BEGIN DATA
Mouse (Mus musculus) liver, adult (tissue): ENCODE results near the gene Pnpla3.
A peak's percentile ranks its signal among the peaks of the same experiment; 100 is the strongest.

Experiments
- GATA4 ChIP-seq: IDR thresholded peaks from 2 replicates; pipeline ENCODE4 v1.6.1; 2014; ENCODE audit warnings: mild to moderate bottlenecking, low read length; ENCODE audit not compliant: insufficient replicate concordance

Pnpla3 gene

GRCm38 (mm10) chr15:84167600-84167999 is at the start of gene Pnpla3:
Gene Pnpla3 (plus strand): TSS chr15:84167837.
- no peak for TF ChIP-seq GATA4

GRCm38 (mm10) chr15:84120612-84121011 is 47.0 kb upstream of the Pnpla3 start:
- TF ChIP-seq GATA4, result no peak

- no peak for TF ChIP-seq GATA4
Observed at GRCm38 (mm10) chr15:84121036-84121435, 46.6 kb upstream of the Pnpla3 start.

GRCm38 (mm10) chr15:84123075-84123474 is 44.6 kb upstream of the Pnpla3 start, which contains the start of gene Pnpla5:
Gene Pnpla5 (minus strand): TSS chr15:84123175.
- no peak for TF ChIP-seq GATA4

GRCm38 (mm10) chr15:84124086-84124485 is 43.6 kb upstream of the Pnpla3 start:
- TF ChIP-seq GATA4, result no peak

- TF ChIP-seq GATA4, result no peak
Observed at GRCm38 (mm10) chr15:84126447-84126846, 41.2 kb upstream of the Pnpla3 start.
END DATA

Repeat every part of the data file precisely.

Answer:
Mouse (Mus musculus) liver, adult (tissue): ENCODE results near the gene Pnpla3.
A peak's percentile ranks its signal among the peaks of the same experiment; 100 is the strongest.

Experiments
- GATA4 ChIP-seq: IDR thresholded peaks from 2 replicates; pipeline ENCODE4 v1.6.1; 2014; ENCODE audit warnings: mild to moderate bottlenecking, low read length; ENCODE audit not compliant: insufficient replicate concordance

Pnpla3 gene

GRCm38 (mm10) chr15:84167600-84167999 is at the start of gene Pnpla3:
Gene Pnpla3 (plus strand): TSS chr15:84167837.
- no peak for TF ChIP-seq GATA4

GRCm38 (mm10) chr15:84120612-84121011 is 47.0 kb upstream of the Pnpla3 start:
- TF ChIP-seq GATA4, result no peak

- no peak for TF ChIP-seq GATA4
Observed at GRCm38 (mm10) chr15:84121036-84121435, 46.6 kb upstream of the Pnpla3 start.

GRCm38 (mm10) chr15:84123075-84123474 is 44.6 kb upstream of the Pnpla3 start, which contains the start of gene Pnpla5:
Gene Pnpla5 (minus strand): TSS chr15:84123175.
- no peak for TF ChIP-seq GATA4

GRCm38 (mm10) chr15:84124086-84124485 is 43.6 kb upstream of the Pnpla3 start:
- TF ChIP-seq GATA4, result no peak

- TF ChIP-seq GATA4, result no peak
Observed at GRCm38 (mm10) chr15:84126447-84126846, 41.2 kb upstream of the Pnpla3 start.